Rodriguez said when he asked if Guevara wanted to send a message to his family, the revolutionary responded in a sarcastic way, saying, “Well, if you can, tell Fidel he will soon see a triumphant revolution in America.”
Rodriguez said, “Then he changed his expression, saying, ‘If you can, tell my wife to remarry and try to be happy.’ That was his last words. He approached me, we shook hands, and we embraced. And he stood back in attention, thinking I was going to be the one to shoot him.”
Rodriguez left the room. About 20 minutes later, he heard a short burst.
“Sgt. Teran borrowed an M-2 carbine … I understand that he walked into the room and at that point he shot him.”
Guevara was finally dead. A priest would arrive to give him the Catholic benediction. Rodriguez took some photos of the body and pondered what had just happened.
“I thought to myself, this guy who was an atheist, who didn’t believe in God, nevertheless got the last ritual from the Catholic Church.”
Rodriguez took off with the military officials and they landed with Guevara’s body at Vallegrande — with 2,000 people waiting and a massive military contingent.
“There were 15 different aircraft from the different presses, four military planes from different military people, so I just put my head down as soon as the helicopter landed and just ran into the crowd so I would not be photographed,” Rodriguez said of his operative status.
Rodriguez described a gruesome meeting the day after Guevara died.
“We have a meeting with Gen. Ovando Candia, the commander-in-chief of the armed forces. At that meeting he looked at one of the colonels and said, ‘Look, if Fidel denies this is Che Guevara, we need tangible proof of it. Cut his head [off] and put it in formaldehyde.'”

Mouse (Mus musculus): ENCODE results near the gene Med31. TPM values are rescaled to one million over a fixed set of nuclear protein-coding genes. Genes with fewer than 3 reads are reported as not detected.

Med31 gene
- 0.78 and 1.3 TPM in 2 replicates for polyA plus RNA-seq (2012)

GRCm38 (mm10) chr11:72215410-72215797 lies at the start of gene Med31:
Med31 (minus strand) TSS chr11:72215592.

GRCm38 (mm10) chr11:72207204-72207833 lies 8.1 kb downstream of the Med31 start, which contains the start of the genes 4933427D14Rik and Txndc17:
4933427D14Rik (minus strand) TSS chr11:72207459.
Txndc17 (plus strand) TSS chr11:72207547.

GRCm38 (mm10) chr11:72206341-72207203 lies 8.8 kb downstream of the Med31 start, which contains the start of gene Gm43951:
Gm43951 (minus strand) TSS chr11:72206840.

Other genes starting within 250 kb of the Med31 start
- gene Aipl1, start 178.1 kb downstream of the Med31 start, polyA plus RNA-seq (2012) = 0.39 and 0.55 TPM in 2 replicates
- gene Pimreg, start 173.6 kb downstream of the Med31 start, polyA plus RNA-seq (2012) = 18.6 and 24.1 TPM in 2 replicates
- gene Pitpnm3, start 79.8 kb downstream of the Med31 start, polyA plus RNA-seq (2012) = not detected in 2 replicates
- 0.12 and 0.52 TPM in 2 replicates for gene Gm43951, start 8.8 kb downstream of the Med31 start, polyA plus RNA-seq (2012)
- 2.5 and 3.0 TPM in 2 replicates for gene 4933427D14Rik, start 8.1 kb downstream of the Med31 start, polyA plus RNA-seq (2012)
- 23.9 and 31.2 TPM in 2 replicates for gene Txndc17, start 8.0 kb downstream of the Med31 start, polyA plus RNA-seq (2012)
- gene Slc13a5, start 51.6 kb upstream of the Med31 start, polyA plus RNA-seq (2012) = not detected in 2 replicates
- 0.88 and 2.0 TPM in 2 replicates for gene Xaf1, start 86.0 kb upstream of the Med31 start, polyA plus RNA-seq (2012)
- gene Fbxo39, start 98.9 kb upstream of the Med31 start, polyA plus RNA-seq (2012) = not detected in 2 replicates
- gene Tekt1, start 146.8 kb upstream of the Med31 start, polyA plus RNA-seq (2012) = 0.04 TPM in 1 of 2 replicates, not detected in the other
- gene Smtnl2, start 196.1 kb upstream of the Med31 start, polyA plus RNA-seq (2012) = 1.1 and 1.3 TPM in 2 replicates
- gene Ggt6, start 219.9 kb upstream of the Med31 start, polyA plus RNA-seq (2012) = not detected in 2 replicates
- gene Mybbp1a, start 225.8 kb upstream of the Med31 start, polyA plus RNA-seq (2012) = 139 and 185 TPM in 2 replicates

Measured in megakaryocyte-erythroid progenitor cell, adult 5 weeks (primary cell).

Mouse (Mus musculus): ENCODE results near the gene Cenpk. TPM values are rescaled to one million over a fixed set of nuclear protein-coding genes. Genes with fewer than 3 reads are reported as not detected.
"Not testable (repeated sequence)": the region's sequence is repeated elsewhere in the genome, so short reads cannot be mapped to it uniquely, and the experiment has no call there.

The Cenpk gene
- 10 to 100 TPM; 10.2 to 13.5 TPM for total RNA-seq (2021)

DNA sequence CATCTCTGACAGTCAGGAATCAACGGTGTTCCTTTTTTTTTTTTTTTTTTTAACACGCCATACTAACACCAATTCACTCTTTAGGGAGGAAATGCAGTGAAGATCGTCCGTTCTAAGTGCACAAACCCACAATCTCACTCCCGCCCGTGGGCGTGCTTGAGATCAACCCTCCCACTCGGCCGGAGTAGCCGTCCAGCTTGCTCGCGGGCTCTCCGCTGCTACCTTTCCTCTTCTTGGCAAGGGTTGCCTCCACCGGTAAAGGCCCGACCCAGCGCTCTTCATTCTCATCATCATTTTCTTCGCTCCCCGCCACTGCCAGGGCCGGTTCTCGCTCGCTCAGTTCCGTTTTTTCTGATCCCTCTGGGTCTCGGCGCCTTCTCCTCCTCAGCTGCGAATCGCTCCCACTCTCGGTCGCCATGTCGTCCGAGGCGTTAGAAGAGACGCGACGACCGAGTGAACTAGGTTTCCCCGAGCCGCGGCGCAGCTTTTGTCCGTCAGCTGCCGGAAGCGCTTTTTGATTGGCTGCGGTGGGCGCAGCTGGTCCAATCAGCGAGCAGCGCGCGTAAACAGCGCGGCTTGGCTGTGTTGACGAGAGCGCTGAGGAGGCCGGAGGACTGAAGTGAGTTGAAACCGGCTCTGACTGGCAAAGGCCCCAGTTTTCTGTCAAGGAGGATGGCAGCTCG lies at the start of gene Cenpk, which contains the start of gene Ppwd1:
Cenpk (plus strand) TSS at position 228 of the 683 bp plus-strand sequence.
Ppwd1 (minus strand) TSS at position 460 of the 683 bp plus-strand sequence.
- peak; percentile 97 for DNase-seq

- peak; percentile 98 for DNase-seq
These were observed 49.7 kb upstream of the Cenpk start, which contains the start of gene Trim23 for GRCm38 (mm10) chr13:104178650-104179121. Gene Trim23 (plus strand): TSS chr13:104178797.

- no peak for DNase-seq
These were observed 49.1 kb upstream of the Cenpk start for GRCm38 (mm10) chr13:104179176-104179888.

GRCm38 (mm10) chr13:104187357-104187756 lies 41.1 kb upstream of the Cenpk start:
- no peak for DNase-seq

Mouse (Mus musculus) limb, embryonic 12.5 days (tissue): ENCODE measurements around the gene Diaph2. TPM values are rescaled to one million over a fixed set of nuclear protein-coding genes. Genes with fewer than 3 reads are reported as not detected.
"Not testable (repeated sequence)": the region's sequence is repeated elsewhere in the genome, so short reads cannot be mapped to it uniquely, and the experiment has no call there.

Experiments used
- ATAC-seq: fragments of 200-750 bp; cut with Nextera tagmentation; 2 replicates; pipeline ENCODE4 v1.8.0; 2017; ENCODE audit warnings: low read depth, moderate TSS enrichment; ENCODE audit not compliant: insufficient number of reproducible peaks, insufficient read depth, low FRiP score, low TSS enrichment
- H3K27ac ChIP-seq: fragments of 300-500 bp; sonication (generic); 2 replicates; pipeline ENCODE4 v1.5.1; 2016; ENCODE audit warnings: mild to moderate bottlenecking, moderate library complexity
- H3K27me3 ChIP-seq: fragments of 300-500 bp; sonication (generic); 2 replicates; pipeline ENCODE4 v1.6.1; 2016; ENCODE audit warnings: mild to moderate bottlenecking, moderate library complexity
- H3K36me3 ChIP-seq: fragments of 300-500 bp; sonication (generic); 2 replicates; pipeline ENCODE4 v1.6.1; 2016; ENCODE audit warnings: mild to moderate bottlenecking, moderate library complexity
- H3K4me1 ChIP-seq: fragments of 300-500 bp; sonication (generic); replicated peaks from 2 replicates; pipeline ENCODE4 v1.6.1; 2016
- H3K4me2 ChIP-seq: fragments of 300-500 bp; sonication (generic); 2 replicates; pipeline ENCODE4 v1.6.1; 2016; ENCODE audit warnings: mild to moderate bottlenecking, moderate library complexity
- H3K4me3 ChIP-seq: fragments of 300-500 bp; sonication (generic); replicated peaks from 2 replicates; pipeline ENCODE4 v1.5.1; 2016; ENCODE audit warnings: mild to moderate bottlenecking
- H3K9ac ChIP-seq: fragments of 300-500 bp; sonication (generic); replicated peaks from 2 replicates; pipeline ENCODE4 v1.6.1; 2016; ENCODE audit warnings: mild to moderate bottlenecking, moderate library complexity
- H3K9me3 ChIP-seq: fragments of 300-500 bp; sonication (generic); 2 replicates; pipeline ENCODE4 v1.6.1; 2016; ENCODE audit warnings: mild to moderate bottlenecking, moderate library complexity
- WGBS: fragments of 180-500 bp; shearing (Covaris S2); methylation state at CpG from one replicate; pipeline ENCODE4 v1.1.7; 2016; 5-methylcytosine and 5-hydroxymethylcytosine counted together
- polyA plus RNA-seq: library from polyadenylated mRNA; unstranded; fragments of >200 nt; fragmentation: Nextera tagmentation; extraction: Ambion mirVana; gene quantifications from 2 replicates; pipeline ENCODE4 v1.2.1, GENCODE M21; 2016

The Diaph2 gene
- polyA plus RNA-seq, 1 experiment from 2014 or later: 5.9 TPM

“I said, ‘mi general, you cannot do that.’ He said ‘why not?’ Supposedly Fidel Castro denied this is Che Guevara,” Rodriguez recounted.
“You cannot show the head of a human being,” Rodriguez told the commander. “If you want tangible proof of it, we have his fingerprints from the Argentine federal police and they can be checked. Cut one finger’ … He ordered the colonel to cut both hands.”
After the grisly scene, Rodriguez left. The military dug a hole at the end of the runway for an inauspicious burial for Guevara, who was laid to rest with two other bodies.
Rodriguez is uncertain about whether Guevara’s death happened the right way. Instead of a trial, his shooting made him a martyr for many. Even to this day, the counterculture image of Che has been immortalized by college students on T-shirts and other items.
But, he adds, it was not his role to say how it should have been handled.
“I felt that I was there to advise, not to command. It was a decision of the Bolivian government. If I had taken that decision and saved him, it would probably be one that I would really regret for the rest of my life. I decided to let history run its course.”
Guevara’s death was one that would ultimately shape the course of events for South and Central America, Rodriguez said, noting the odd legacy that has risen up around him in popular culture legend.
“The Cuban government, who actually sent him to be killed there, used his image to create this image of the guy who was helping the poor people. His image is seen in a lot of places today, even though a lot of these young kids who would use his face in a T-shirt don’t even know who he is,” Rodriguez said.
“I recall, for example, in Paris … this young Frenchman … had a T-shirt with Che Guevara’s figure on it and he was 20 years old. And the guy looked at it and said, ‘He’s a rock singer.’ So it means that a lot of people see this in the store, they buy it, and they have no idea.”
Rodriguez said: “This guy was really a criminal. It’s a matter of record that you can check that he said many times that if he had the atomic bomb he would have thrown it over New York. To implement socialism in the United States was worth it, the life of millions of American innocent people.”
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By Andrea Billups and Kathleen Walter